Why the Hatch Seal HAD to Fail
Let's have a look at how this hatch was supposed to seal. In the sketch blow you can see a section of the hatch as it interfaces with the hull. Two such bolt combinations hold the hatch in place (see second sketch).
A cross section of one edge of the hatch and the hull surface joint. Note the absence of a real seal and how water can puddle in the groove between the hull and the hatch. Capillary action will suck water right into the boat if gravity won't do it for you. The hole through the socket section led to general deterioration of the wood backing due to water ingress. However, the majority of the water leaked past the lip seal between the hull and the hatch.
The hull arcs away from the center - the hatch does not. This sort of mismatch will lead to leakage somewhere along the perimeter - particularly if you only use two dogs to keep the hatch shut! A "real" seal would have been too thick to allow a flush installation of the hatch.
Note how the hull curvature - about 1/8" from the midpoint to the edge - and the straight hatch cover make for an interesting fit. Prout did not include seals sufficient to seal the gap. The large perimeter, the fastening method, and the gap between the hatch and the hull almost guarantee rain inside the rear compartment. There is relatively little you can do about the perimeter. Either the hole is large enough to accommodate the hardware you want to install, or it is not.
However, intelligent hatch design minimizes leakage by coming up with an adequate seal design or draining any water that enters through the perimeter. Two flimsy allen heads with tabs are all that stands between a mismatched hatch and hull? I have yet to encounter a hatch design meant for flush installation that did not include several dogs around the perimeter. For that matter, hatches this large tend to be made of non flexible materials like Aluminum, etc. Perhaps the stiffness is required?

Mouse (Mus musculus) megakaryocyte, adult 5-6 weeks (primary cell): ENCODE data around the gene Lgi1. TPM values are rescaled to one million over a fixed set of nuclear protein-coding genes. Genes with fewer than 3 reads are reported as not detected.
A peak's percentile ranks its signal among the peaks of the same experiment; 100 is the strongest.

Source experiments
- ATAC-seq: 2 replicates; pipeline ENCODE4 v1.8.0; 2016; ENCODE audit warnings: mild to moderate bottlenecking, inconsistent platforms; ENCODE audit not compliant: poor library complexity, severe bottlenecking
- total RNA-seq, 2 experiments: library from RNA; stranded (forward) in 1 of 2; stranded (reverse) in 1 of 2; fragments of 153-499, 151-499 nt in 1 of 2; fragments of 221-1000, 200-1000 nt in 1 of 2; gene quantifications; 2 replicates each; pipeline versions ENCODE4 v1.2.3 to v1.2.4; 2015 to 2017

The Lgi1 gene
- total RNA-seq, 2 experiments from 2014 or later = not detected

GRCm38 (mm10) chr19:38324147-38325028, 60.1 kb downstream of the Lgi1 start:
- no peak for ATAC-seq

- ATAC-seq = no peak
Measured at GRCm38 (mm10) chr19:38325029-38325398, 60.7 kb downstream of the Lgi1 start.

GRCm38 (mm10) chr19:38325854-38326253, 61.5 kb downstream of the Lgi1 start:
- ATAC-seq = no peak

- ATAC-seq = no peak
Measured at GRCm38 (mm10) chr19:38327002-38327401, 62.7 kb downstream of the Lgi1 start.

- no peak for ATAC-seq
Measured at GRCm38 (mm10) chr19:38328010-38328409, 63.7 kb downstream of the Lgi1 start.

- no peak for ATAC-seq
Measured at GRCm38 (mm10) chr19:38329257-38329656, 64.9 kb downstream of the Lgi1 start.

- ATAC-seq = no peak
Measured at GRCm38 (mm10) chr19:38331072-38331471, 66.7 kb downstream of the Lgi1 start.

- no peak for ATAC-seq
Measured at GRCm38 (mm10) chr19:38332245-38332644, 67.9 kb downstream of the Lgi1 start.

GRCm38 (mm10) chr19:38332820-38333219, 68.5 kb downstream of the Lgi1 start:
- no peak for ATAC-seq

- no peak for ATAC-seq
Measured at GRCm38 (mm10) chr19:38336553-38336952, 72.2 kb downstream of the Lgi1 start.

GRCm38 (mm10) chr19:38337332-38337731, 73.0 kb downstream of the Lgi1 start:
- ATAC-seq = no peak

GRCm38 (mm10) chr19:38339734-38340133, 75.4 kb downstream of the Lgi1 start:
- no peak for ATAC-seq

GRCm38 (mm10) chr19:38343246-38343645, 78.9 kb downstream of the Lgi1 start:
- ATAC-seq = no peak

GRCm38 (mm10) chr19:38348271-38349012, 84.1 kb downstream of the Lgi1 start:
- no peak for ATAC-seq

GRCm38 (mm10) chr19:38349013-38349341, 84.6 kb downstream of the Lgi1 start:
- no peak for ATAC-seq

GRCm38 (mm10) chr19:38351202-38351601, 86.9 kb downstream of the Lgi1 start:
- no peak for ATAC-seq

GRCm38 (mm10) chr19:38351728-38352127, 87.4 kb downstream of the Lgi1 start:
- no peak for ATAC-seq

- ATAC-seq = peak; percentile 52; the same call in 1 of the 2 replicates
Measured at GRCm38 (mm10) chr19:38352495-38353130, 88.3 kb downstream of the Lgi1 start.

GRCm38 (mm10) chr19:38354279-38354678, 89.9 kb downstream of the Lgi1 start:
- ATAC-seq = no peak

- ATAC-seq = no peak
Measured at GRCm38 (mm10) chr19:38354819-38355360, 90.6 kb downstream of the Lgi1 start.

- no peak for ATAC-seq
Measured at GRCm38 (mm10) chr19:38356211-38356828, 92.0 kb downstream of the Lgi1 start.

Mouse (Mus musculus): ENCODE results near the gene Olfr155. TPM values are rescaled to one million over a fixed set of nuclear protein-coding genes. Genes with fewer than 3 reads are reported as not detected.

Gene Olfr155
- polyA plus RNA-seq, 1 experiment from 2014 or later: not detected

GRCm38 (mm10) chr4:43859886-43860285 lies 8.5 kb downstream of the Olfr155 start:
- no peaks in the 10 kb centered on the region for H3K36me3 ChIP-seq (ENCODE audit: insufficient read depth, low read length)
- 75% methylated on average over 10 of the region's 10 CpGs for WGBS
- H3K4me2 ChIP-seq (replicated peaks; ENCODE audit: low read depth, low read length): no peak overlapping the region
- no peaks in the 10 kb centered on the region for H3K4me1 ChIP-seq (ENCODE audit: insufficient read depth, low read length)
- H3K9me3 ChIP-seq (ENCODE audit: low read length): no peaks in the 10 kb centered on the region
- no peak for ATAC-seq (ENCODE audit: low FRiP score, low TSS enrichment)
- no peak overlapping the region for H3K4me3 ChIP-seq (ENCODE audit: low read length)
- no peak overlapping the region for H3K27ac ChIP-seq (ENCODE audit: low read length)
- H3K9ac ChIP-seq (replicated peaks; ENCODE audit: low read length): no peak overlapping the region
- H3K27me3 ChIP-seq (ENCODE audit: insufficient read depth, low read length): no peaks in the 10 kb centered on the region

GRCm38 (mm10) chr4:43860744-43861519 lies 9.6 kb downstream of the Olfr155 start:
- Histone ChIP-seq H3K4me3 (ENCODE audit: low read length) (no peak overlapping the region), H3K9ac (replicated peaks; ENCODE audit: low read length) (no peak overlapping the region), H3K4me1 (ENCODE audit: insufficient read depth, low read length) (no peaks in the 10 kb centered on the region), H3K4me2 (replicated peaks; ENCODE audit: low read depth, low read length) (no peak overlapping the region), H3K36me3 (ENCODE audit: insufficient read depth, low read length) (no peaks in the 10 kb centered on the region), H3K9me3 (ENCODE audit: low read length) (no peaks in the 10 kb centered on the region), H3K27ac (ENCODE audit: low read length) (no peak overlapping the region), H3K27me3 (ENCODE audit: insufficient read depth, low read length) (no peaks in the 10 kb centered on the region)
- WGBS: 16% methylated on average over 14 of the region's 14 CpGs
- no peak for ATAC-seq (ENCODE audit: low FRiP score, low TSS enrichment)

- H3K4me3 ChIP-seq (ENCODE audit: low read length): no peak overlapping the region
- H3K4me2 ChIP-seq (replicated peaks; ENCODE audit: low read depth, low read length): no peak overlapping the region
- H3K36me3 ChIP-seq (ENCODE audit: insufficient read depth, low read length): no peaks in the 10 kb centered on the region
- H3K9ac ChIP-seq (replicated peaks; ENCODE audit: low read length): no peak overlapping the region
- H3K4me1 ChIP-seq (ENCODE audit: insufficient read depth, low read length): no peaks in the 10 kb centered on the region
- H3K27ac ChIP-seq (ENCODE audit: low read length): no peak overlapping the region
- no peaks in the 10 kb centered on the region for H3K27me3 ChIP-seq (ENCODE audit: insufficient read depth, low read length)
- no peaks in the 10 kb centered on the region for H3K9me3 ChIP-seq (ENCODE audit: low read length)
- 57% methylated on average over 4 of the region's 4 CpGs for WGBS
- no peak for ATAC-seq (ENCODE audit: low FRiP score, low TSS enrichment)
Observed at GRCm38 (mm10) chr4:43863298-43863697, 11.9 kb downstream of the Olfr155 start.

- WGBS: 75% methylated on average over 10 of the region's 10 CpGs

While we tried a number of sealing materials, we eventually gave up. Somewhat reliable sealing methods exist (polysulfide comes to mind) but they tend to be very hard to remove. Access to the heater is important and it should not require a razor knife. Prout must have been quite confident about its sealing capabilities (or more likely did not care) since the rear hull compartment had no means to pump it dry. After our gel-cracking experience in winter storage (as a result of 2 feet of water accumulating in one hull) we installed hoses to suck the rear compartment dry (see the water leaks in the rear of the boat page for more on this).
Our design objectives for this hatch were as follows:
- Do not reduce hatch opening
- Keep flush installation of hatch cover relative to boat surface around it
- Reliably drain any water that enters hatch
- Do not interfere with the installation or removal of traveler track or its screws
- Not weaken existing structure in any way.
We decided to thicken the fiberglass section under the hatch seal to 1" so we could rout out a ½" wide, ¾" deep groove with built-in drains. The heater hatch will be retrofitted with some lips to create a loose labyrinth seal. The drains feed into the lines that exit from the bilge pumps, allowing easy and certain drainage. If we were really paranoid, we'd install some flappers on the thru-hulls. However, the underside of the deck is 3 feet above the mean water level and it is doubtful that any water would ever make it up there.
Our solution was to take a plaster cast of the underside around the hatch perimeter, to create a new frame from that cast, to epoxy that frame to the hull, and to mill a new drain around the hull perimeter of the hatch. The milled groove would have built-in drainage and the hatch cover would be retrofitted with a flange to create a rudimentary labyrinth seal. The plaster did not work out, so we made a mold out of polyester instead.
Best Estimate of Time Required:
|Previous attempts to seal hatch (efforts over 5 years)||8 hours|
|Analyze hatch design, brainstorm for solutions, select solution||4 hours|